One day I read Psalm 144:2. “He is my loving God and my fortress, my stronghold and my deliverer, my shield in whom I take refuge; who subdues peoples under me. “ 

Lord subdue these 5 little people today– PLEASE! is still written in the margin on that page. I do believe God has a sense of humor.

 10. Remember God chose your family. 

God has given us the exact children in the exact birth order with the exact personalities not merely so that we can raise them but in order for them to be His tools in our lives to grow us up into the women He has created us to be.

He gave us that strong willed toddler, that child we just don’t “’get,” that one with disabilities. Every child is a gift from God and He will use each one in our lives for good if we let Him. It’s helpful to ask, “God, what are you teaching me through this special child of mine?”

Last of all moms, remember this: God is full of mercy and full of grace. And He is always faithful. He will see you through this motherhood journey and there is always relief and hope for your burnout when you turn to Him.

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  1. Oh my goodness! I started to laugh at that last line of the first paragraph and it came out as a sob! This is so where I’m at right now. I just cried and cried as I read it. Part of my challenge is that we only have one vehicle right now, so on days that I really NEED to take the kids out or get out myself, I can’t while my husband’s at work. We live in an itty-bitty town of about 450 people (spread out) with no local park. I’m surrounded by challenges – and blessings, yes! However, on days like today those blessings are hard to see. Thank you for helping me feel normal! Thank you for the encouragement! Wish you could come over to my house for lunch today! Thank you.

    1. Oh sweet Kate, I am praying for you today! For God to encourage you in a special way!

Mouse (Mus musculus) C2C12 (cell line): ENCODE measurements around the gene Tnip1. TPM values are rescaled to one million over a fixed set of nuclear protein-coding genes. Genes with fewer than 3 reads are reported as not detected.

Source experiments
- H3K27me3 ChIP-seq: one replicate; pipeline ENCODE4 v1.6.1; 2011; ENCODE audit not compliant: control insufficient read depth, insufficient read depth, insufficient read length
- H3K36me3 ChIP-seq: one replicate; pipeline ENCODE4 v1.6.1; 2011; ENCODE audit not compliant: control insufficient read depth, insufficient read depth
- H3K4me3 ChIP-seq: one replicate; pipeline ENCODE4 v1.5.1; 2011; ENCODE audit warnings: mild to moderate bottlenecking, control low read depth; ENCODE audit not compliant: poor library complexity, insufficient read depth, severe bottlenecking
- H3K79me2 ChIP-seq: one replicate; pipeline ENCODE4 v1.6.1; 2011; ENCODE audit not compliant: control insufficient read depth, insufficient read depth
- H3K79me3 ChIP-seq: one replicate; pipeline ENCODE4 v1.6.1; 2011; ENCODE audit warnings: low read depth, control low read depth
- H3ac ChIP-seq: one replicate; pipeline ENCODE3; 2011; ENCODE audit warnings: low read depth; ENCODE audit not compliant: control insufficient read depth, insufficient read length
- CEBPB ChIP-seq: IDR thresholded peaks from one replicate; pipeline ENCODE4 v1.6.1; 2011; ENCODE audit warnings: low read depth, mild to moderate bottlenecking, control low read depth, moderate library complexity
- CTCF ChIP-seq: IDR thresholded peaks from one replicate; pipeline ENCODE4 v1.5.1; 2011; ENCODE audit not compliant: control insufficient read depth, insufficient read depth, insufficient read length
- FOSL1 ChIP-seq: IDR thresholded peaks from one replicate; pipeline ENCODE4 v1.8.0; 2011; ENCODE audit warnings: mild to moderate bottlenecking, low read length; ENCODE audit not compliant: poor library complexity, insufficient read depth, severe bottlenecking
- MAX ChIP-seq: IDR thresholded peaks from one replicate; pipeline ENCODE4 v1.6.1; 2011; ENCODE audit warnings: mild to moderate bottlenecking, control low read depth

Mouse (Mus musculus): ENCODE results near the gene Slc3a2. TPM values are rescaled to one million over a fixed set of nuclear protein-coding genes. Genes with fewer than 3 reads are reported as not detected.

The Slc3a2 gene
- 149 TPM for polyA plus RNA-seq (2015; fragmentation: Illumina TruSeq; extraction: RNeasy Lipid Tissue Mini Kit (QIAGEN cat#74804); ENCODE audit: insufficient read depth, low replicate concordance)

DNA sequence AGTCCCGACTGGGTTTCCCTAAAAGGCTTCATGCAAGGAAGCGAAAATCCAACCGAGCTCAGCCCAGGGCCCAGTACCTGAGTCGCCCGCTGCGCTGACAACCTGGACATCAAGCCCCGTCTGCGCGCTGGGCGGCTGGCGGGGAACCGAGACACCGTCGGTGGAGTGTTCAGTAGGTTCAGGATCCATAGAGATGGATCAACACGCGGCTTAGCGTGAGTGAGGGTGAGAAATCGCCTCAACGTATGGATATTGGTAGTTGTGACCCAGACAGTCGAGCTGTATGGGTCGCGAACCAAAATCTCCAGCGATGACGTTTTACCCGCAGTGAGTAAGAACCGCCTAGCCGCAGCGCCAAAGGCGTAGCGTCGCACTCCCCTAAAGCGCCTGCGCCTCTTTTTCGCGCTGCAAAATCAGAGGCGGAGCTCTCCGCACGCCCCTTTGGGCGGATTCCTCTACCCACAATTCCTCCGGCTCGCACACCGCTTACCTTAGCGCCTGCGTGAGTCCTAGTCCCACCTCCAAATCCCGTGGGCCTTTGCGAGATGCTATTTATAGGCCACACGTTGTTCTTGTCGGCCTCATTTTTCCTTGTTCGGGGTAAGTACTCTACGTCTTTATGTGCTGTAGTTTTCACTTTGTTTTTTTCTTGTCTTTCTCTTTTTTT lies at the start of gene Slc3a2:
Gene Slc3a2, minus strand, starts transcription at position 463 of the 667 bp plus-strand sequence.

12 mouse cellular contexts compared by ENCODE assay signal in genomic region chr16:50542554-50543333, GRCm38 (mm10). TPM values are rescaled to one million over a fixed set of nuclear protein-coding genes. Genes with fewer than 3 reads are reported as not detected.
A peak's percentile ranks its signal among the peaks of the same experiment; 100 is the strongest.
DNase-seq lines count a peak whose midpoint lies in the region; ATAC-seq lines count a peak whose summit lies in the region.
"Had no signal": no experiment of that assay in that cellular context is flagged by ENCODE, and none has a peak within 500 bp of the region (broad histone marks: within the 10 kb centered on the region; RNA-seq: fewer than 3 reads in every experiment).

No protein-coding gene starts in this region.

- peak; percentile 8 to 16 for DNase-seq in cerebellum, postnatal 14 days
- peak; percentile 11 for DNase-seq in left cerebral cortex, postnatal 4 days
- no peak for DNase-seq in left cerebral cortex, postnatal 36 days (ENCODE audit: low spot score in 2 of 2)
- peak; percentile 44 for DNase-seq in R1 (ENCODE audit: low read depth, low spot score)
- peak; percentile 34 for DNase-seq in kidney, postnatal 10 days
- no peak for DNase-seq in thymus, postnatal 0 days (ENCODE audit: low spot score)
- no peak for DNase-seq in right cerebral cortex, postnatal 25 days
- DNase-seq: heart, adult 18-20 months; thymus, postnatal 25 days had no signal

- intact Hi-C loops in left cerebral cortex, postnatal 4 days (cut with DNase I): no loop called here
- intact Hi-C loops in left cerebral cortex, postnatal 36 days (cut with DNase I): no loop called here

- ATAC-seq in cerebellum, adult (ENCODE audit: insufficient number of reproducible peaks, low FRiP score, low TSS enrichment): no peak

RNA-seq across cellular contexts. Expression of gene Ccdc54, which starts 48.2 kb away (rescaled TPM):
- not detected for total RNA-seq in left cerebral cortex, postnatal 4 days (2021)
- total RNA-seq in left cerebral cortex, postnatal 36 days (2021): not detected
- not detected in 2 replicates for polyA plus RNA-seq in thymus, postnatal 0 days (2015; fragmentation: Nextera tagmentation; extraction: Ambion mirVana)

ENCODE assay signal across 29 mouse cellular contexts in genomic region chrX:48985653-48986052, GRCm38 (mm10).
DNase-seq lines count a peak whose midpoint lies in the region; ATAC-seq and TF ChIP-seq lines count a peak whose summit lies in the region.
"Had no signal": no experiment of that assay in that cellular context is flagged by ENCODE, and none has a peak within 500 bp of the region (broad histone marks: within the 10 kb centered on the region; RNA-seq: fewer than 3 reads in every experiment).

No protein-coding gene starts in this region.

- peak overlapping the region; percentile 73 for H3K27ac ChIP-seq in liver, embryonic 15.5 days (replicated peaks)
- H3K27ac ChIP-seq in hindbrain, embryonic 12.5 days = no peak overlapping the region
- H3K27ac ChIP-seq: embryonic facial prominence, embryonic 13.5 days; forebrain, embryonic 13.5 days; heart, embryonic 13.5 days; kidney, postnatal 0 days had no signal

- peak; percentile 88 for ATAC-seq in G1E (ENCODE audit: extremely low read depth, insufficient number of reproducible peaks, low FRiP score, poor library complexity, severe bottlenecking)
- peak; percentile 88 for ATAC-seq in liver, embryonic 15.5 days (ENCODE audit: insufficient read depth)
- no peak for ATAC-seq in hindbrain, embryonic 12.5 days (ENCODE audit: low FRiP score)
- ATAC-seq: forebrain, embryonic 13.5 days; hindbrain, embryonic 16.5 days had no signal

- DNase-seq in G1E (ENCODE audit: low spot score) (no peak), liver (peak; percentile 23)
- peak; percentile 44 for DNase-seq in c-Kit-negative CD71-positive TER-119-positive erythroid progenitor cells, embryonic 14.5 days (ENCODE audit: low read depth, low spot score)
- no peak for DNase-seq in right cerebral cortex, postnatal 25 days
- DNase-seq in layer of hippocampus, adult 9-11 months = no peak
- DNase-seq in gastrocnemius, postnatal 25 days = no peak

Thanks so much for writing. You are normal!
      Love, Susan

  2. April Jones says:

    I can so relate in my season of life with a 7, 4, almost 2—-all boy life!!!! Great article…can't wait for part 2!

    1. Thanks April! You are dear to comment. That means so much!
      Have a great day with those boys!
      Blesssings, Susan

  3. Thank you Susan! I needed to read this today.. After bursting into tears a record 4 times today, I really could use some help dealing with burnout on account of my 4 year old triplets – all boys! God bless you..

    1. Oh my Sheena! Triplets! Our daughter has quads and has a blog apartoftheparty@wordpress. com.
      You two are in similar places! You can identify:)

  4. I've been seeking and longing for these exact comforting words. I am in this season, and I wonder if the sun will shine again before I am too exhausted to see it. Thank you for sharing your heart. I feel completely alone at times, though engulfed by precious little people. God is good. Bless you.

    1. Dear Jess,
      The sun will shine again! You are not alone!
      Bless you,

  5. I am sharing this with ALL my mommy friends who are in the same season as I am. I have three little ones ages 4,2 and 9 months and let me tell you something, I plot to run around the block ten times screaming most days.. lol.

    Great blog-post! WOW! And you're right about every single thing you've listed.

    Thanks, Susan!

    1. Thank you Kennisha…